The futility of that policy has been clear to some of us from the beginning. With this week's mortar attack on Heathrow, it must surely now be clear, even to the besotted minds that conceived the Declaration, that the policy of appeasement is a total failure.
The fact is that the two governments, beginning with the Reynolds-Spring coalition in Dublin, were conned into that deal by the Army Council of the Provisional IRA, through a bogus 'peace process' that has been going on now for more than a year. The IRA put out the word that it was 'war- weary'. All that was needed for it to lay down its arms was some formula, some gesture, that would signify the recognition of the legitimacy of its objective, so that it might be able, with honour, to renounce the methods by which it has been struggling for more than 20 years to attain that objective.
Gerry Adams, president of Sinn Fein, apparently convinced John Hume, leader of the SDLP, that that was indeed how matters stood. The first fruit of this was the joint declaration by Mr Hume and Mr Adams, nearly a year ago, recognising 'the right of the Irish people to national self- determination'. This formula, which delegitimises Northern Ireland and, in consequence, the United Kingdom of Great Britain and Northern Ireland, represents the principle that the IRA has been struggling, and still struggles, to enforce.
That a government of the United Kingdom of Great Britain and Northern Ireland could even toy with that formula would have seemed incredible to all Mr Major's predecessors. Especially to those predecessors who proclaimed themselves to be leaders of the Conservative and Unionist Party, which is still the name of the party Mr Major leads.
The Hume-Adams joint declaration of April last included, as well as that ringing assertion which nullifies the Northern Unionists, several references to the need to win the 'consent' of the Unionists in question. There are five such references, and Garret Fitzgerald has found that statistic reassuring.
In fact, it cost Gerry Adams, and his controllers in the IRA, nothing whatever to acknowledge the need to win the consent of the Unionists to 'Ireland's right to national self- determination'. They have been seeking to win that consent for nearly a quarter of a century now, by murdering those who wrongfully withhold the consent that Ireland's 'right', so defined, requires of them.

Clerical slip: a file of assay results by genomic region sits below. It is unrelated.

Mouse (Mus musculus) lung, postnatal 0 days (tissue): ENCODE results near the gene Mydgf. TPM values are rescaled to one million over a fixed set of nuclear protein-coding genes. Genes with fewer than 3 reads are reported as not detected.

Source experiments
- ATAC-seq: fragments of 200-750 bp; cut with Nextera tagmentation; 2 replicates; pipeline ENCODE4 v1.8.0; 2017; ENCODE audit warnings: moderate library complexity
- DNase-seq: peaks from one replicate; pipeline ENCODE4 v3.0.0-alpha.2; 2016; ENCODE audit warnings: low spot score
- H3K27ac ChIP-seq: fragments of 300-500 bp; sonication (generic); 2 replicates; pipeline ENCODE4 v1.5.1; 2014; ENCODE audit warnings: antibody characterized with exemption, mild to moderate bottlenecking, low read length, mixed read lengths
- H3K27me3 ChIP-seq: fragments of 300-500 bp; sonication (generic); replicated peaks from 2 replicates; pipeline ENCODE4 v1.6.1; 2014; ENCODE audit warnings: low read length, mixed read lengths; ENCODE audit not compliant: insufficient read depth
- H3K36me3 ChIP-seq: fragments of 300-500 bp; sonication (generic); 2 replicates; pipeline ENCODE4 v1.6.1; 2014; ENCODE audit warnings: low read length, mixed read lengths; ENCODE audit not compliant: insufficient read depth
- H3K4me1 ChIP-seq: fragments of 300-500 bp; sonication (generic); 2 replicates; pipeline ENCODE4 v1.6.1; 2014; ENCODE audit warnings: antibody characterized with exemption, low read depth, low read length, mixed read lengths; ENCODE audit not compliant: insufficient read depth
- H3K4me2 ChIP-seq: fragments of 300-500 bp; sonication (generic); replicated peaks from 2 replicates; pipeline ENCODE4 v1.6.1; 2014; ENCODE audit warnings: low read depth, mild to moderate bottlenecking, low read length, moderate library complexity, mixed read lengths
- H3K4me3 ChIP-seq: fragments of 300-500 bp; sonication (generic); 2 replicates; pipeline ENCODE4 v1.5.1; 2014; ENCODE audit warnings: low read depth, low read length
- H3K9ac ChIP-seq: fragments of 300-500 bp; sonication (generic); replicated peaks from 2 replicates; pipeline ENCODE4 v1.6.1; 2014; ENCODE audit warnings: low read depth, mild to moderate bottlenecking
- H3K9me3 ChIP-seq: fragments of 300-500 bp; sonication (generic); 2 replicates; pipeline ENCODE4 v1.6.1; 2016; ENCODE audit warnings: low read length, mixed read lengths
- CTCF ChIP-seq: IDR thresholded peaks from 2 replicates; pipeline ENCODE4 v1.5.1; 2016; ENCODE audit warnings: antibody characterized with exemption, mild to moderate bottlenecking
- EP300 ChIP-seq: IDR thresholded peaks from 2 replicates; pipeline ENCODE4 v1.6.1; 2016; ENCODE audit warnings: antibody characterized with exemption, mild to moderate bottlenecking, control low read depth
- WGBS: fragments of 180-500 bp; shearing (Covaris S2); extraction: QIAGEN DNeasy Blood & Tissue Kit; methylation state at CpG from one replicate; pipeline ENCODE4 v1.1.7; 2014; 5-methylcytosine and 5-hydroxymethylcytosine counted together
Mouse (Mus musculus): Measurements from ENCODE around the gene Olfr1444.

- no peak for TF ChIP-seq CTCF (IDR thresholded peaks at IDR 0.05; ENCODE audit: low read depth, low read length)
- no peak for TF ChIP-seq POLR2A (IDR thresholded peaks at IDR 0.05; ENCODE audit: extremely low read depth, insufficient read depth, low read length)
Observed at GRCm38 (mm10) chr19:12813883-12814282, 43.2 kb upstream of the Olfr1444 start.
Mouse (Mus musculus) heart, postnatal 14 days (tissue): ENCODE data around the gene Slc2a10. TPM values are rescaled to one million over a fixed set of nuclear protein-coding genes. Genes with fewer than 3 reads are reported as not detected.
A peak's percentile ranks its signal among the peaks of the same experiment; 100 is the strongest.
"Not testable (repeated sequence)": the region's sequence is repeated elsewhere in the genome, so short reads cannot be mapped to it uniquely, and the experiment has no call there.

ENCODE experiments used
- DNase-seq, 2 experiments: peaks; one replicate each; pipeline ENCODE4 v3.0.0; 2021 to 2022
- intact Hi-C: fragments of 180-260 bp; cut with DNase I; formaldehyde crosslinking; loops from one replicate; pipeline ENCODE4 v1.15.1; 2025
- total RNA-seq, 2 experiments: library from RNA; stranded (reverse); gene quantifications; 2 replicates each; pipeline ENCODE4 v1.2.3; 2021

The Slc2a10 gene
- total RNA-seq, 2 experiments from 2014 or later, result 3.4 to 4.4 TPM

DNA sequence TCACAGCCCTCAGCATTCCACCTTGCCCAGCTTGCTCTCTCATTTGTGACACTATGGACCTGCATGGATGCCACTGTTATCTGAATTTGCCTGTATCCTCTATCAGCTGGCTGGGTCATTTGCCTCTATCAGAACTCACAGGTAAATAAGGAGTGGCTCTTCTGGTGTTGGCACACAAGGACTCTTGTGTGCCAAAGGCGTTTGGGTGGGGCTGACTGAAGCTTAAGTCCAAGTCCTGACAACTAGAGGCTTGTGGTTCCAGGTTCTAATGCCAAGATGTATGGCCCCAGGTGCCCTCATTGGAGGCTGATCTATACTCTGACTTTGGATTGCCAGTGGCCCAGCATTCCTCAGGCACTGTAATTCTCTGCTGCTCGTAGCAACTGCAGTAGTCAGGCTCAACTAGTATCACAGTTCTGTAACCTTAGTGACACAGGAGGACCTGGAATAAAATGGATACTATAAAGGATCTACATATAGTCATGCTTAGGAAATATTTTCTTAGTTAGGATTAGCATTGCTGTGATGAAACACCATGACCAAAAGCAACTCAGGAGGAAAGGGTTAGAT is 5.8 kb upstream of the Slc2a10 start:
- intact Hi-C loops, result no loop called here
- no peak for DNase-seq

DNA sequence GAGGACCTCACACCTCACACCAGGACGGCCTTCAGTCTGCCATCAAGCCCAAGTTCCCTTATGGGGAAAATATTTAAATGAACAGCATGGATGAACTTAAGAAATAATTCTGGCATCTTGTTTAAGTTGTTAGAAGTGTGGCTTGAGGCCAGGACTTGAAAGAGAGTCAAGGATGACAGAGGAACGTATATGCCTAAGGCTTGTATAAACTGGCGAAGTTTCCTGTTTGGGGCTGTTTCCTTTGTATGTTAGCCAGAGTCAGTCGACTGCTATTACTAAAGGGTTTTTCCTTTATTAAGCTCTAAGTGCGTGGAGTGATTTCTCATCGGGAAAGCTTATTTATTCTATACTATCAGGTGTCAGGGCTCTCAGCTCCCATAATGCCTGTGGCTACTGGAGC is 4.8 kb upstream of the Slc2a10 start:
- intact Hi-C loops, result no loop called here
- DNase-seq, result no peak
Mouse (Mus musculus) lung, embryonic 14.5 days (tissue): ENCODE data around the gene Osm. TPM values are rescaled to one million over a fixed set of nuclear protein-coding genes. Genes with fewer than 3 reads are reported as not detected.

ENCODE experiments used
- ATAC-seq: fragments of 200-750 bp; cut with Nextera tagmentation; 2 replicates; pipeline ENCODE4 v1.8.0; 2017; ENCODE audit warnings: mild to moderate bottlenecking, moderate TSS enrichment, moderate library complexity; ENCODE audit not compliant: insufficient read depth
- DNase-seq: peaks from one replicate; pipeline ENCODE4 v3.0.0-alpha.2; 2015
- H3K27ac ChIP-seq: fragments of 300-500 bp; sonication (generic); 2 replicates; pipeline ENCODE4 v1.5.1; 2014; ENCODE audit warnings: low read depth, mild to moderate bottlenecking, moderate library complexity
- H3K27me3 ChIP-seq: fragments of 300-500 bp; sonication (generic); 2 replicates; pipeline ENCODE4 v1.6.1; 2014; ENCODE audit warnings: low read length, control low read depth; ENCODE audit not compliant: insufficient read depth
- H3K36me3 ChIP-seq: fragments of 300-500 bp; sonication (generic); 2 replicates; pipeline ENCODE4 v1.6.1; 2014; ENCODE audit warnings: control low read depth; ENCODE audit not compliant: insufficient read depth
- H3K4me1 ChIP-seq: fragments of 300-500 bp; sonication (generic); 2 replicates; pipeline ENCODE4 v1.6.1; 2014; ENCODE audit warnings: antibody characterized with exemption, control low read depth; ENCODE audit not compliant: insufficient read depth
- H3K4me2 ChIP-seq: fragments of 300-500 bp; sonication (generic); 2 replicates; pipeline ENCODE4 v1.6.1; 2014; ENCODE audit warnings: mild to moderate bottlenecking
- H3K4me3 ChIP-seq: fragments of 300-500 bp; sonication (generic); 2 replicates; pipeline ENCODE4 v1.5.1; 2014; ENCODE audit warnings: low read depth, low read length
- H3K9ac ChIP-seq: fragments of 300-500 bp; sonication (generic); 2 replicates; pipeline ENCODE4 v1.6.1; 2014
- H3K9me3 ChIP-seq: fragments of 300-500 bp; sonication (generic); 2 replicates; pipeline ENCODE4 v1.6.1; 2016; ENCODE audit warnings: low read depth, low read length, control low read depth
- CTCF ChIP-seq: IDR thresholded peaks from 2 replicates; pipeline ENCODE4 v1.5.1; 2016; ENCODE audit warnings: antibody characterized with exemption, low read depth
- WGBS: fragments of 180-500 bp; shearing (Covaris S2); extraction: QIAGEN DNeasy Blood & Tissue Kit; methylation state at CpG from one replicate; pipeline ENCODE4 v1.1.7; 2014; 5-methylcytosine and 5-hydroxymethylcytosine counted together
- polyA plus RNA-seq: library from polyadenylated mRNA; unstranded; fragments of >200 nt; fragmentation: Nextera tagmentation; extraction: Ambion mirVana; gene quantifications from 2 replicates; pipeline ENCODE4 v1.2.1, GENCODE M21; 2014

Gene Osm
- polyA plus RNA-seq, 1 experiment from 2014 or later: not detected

Having put his signature to that joint declaration, forming a common front with Sinn Fein-IRA against the Unionists, Mr Hume got to work on the Dublin government. His objective was to get Dublin to get London to agree to some kind of declaration with some reference to Irish self-determination in it. This would help the pacific Mr Adams to convince the war-weary IRA to lay down their arms.
Mr Reynolds and Mr Spring, having listened to the persuasive Mr Hume, found this to be a brilliant wheeze. They went to Mr Major, whose officials had been previously softened up by talks with the IRA itself. The Downing Street Declaration followed on 15 December last.
It was not identical with the Hume-Adams declaration. The reference to self-determination was watered down a bit, and the references to Unionist consent were a bit stronger. But the descent of the Downing Street Declaration from the Hume-Adams one is unmistakable. And both declarations are the results of a brilliantly successful IRA policy of manipulation with the aid of disinformation. The supposedly war-weary IRA is now, according to security estimates, about three times as strong as it used to be, in terms of recruitment.
The IRA did not accord, in exchange for the declaration, even as much as a temporary and conditional ceasefire, let alone the 'permanent cessation' dreamt of by Downing Street. Not only that, but Sinn Fein did not even recommend the IRA to do so. It just pocketed what it had won by fraud, and demanded more, in the form of 'clarifications'. Pending clarifications, and no doubt clarifications of clarifications, until we get a united Ireland, the Brits will get more of the same. As at Heathrow.
Meanwhile, and as the IRA's armed struggle continues with the acquiescence of its servant, Sinn Fein, Mr Reynolds's government has made at least two important concessions to Sinn Fein without any reciprocation.
Since the foundation of the Irish state, following the Anglo-Irish treaty of December 1921, all Irish governments, for adequate reasons, have denied Sinn Fein access to the Irish National Broadcasting network, now known as RTE. In January of this year, without having secured any concession whatever from Sinn Fein/IRA, Mr Reynolds's government accorded that coveted access.
Mr Reynolds went on to use Dublin's influence with the 'Friends of Ireland' in the US Congress to get Gerry Adams his visa for the United States, where Mr Adams went on Larry King Live to blast the Brits for standing in the way of the peace process by failing to provide Sinn Fein with the 'clarifications' it required. That blow to Anglo-American relations has been Mr Major's sole reward for succumbing to the blandishments of Mr Reynolds and Mr Hume.
It is time to call a halt. The Government must wrench itself loose from the toils of an entirely bogus peace process. Mr Major should make it plain that the Downing Street Declaration died at Heathrow. And he should also tell Mr Reynolds that the Anglo-Irish Agreement of 1985 will follow down the same path if Mr Reynolds's government continues to work that agreement in the same spirit that won Mr Adams's US visa.
If the Anglo-Irish Intergovernmental Conference continues, its first priority must henceforward be on security. And it must include contingency plans for internment on both sides of the border, applied even-handedly to both sets of paramilitary terrorists.
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